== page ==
Monthly Archives: September 2014

Get Children to Improve Rather than to Prove

Yesterday’s Campus Seminar* in Helsinki had a delightful set of speakers, ranging from priests to photographers, from hockey coaches to celebrity vloggers. And everything in between.

The afternoon was kicked off with a great presentation by Dr. Heidi Grant Halvorson on how we should give feedback to students and what the feedback should be about. The bottom line:

This is an excellent piece of advice yet we act against it every day. I know I do, at least. When my 7 year old daughter perfects a cartwheel I say that she is the best gymnast. Or when she reads a text chapter fine I tell her that she is so good in reading. What I should say, instead, is that she had practiced well, done nice progress from last time, spent her efforts wisely, etc.

Whenever possible, we should concentrate on the process and actions rather than on person’s characteristics. On a related note, we should also focus on improving skills at the expense of proving them. Improving is more about the process, proving about the end result. As Heidi puts it, instead of being good, try to get better.

This brings me to one of my favorite topics, testing. High stakes standardized tests are typically organized solely for checking whether the students have learned the things they were supposed to learn. Whether they can prove that they have learned them.

I am not against testing, not at all. I just prefer the Finnish way of embedding tests in everyday teaching and learning activities rather than having them as monsters looming somewhere at the end of the semester.

When tests are conducted often and as a natural part of lessons, they are actually more about improving than proving. By the way, I was happy to notice this morning that MasteryConnect had just closed a serious funding round. Let’s hope they can bring more ad hoc and less high stakes testing also to the US.

This blog entry was only about the first 15 minutes of yesterday’s event. The whole thing lasted for four hours, so there was a lot more going on. The organizers have to do their absolute best to top this lineup in Warsaw in November!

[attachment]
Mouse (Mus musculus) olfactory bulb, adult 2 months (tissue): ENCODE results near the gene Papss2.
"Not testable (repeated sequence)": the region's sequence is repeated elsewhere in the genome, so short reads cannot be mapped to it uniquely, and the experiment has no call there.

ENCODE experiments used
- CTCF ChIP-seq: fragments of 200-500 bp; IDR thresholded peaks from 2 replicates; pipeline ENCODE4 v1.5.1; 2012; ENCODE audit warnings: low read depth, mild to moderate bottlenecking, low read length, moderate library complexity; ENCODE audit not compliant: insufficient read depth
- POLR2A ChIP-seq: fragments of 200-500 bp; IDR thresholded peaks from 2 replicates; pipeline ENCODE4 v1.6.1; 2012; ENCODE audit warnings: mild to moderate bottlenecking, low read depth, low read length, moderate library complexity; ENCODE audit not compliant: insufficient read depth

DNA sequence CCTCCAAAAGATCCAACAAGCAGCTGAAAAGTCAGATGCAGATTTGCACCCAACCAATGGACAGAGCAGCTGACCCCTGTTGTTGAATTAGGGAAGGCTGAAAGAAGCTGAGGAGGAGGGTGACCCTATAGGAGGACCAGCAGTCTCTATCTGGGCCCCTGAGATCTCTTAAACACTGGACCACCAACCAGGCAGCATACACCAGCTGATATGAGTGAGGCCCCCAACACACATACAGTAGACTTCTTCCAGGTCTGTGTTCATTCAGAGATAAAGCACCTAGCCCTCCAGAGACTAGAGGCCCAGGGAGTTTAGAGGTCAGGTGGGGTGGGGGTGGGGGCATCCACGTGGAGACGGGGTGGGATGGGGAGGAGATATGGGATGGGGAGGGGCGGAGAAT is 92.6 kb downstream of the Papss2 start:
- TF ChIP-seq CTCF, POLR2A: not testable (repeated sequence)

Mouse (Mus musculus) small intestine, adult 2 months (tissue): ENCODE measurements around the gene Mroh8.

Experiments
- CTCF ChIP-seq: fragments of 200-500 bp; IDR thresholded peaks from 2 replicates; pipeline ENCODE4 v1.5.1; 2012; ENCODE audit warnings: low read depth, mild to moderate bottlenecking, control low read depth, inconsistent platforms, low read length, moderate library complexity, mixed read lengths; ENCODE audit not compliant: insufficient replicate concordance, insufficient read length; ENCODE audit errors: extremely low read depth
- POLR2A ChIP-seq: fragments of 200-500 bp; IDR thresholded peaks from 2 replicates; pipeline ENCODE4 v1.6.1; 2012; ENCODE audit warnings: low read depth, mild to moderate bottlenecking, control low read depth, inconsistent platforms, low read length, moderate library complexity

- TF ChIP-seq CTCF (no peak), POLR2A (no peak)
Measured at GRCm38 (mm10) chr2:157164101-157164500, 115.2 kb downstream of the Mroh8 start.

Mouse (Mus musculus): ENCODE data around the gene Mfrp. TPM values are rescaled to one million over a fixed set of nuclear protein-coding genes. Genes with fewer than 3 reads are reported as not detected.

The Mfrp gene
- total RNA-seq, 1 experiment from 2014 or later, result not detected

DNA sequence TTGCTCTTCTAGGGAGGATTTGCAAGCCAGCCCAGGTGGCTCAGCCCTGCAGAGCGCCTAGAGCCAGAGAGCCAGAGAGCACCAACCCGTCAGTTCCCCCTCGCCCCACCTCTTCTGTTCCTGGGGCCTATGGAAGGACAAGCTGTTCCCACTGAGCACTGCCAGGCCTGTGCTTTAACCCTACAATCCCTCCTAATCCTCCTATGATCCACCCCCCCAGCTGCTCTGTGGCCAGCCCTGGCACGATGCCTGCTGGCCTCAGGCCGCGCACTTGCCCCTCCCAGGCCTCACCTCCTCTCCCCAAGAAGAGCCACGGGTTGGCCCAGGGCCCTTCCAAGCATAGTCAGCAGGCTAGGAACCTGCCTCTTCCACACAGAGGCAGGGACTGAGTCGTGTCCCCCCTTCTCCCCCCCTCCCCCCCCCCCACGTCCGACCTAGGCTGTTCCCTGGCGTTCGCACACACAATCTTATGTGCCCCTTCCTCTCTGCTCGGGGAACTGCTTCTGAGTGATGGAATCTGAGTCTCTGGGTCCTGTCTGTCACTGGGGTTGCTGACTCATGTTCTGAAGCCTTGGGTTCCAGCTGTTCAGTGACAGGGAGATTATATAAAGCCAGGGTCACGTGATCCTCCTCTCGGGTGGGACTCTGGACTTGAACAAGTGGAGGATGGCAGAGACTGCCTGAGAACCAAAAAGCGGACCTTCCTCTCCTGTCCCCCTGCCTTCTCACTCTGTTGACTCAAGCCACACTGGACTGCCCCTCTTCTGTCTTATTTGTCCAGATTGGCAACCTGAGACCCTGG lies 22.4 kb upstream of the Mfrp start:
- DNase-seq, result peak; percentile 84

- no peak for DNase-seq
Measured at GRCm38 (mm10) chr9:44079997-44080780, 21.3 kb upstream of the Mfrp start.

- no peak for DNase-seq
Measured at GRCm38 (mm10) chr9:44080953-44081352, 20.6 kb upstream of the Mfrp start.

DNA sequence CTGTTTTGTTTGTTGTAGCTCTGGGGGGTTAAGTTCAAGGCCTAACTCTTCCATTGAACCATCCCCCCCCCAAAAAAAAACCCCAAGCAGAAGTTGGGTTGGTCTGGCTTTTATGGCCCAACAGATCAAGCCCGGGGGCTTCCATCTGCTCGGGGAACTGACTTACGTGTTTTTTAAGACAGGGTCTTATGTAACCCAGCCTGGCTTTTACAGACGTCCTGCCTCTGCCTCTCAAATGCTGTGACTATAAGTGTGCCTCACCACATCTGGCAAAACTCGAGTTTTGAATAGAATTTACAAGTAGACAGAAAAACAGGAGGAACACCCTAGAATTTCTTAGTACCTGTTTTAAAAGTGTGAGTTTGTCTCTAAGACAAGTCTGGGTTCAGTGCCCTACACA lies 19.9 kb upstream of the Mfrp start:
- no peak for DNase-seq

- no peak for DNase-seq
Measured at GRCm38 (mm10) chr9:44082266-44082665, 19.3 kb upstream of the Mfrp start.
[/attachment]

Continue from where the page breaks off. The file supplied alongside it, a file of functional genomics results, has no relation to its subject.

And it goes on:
* My employer Sanoma Pro was a sponsor in this event.

 

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Teachers Play a Key Role in Transformation to Digital

I recently blogged about an extensive study my employer Sanoma Pro conducted among Finnish K-12 teachers. Sanoma Pro is part of Sanoma Learning and has sister companies in Sweden, Poland, The Netherlands, and Belgium. Sanoma Learning also carried out a similar study. Highlights of that study from the Finnish point of view are depicted in the infographic below:

Infographic of teacher study

The findings of this study are quite well in line with what we found out locally in Finland. For example, schools need good digitalization plans, devices for pupils and teachers, and especially teacher training. Generally teachers have faith in the digital future. They are confident that digital content and solutions enhances pupils’ motivation, result in better learning outcomes, and support teachers’ daily work.

The one topic that perhaps most clearly separates Finnish teachers from the rest is the position they see themselves in the future. A whopping 98% of the teachers see themselves as playing a crucial role in the digital transformation. I mean, even the average 85% of Sanoma Learning’s business units is very high, but 2 per cent short of a hundred is quite amazing.

It is no surprise, though, if you stop and think of it. Let’s remember that Finnish teachers are highly valued by parents & society and only 1-2 in 10 applicants get in teacher training which is given in universities (they graduate as masters). Teacher’s role is central in Finnish K-12 education and the digital solutions we come up with should not shatter that but foster instead.

A white paper based on the Sanoma Learning study can be found here (pdf).

 

Sanoma’s Learning Lab hits the right note

John Martin on the upcoming Sanoma Learning Lab.

John Richard Martin